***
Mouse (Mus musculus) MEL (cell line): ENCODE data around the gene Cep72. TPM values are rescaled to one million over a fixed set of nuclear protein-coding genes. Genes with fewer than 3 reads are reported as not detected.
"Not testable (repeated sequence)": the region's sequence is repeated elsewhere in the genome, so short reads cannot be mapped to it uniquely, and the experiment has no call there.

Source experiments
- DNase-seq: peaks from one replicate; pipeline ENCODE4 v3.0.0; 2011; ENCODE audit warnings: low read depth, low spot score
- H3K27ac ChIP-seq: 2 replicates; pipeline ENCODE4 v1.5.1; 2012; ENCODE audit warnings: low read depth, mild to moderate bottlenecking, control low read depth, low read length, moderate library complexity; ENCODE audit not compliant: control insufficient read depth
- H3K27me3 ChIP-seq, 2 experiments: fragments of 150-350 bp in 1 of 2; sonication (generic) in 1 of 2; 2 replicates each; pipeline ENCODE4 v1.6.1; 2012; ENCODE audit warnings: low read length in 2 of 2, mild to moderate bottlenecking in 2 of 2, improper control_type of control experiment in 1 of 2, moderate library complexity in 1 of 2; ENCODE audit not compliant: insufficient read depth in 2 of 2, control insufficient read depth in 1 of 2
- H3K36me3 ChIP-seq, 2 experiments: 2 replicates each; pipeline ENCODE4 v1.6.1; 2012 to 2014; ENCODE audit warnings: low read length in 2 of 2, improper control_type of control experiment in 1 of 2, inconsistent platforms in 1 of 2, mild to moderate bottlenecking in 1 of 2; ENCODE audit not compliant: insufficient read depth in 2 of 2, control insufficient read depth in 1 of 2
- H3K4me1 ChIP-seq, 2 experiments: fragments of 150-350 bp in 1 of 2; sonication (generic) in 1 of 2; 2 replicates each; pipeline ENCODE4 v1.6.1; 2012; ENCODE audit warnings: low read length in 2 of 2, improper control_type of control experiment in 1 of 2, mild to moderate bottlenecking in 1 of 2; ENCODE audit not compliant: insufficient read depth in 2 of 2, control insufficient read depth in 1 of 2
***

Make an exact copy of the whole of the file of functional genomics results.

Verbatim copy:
Mouse (Mus musculus) MEL (cell line): ENCODE data around the gene Cep72. TPM values are rescaled to one million over a fixed set of nuclear protein-coding genes. Genes with fewer than 3 reads are reported as not detected.
"Not testable (repeated sequence)": the region's sequence is repeated elsewhere in the genome, so short reads cannot be mapped to it uniquely, and the experiment has no call there.

Source experiments
- DNase-seq: peaks from one replicate; pipeline ENCODE4 v3.0.0; 2011; ENCODE audit warnings: low read depth, low spot score
- H3K27ac ChIP-seq: 2 replicates; pipeline ENCODE4 v1.5.1; 2012; ENCODE audit warnings: low read depth, mild to moderate bottlenecking, control low read depth, low read length, moderate library complexity; ENCODE audit not compliant: control insufficient read depth
- H3K27me3 ChIP-seq, 2 experiments: fragments of 150-350 bp in 1 of 2; sonication (generic) in 1 of 2; 2 replicates each; pipeline ENCODE4 v1.6.1; 2012; ENCODE audit warnings: low read length in 2 of 2, mild to moderate bottlenecking in 2 of 2, improper control_type of control experiment in 1 of 2, moderate library complexity in 1 of 2; ENCODE audit not compliant: insufficient read depth in 2 of 2, control insufficient read depth in 1 of 2
- H3K36me3 ChIP-seq, 2 experiments: 2 replicates each; pipeline ENCODE4 v1.6.1; 2012 to 2014; ENCODE audit warnings: low read length in 2 of 2, improper control_type of control experiment in 1 of 2, inconsistent platforms in 1 of 2, mild to moderate bottlenecking in 1 of 2; ENCODE audit not compliant: insufficient read depth in 2 of 2, control insufficient read depth in 1 of 2
- H3K4me1 ChIP-seq, 2 experiments: fragments of 150-350 bp in 1 of 2; sonication (generic) in 1 of 2; 2 replicates each; pipeline ENCODE4 v1.6.1; 2012; ENCODE audit warnings: low read length in 2 of 2, improper control_type of control experiment in 1 of 2, mild to moderate bottlenecking in 1 of 2; ENCODE audit not compliant: insufficient read depth in 2 of 2, control insufficient read depth in 1 of 2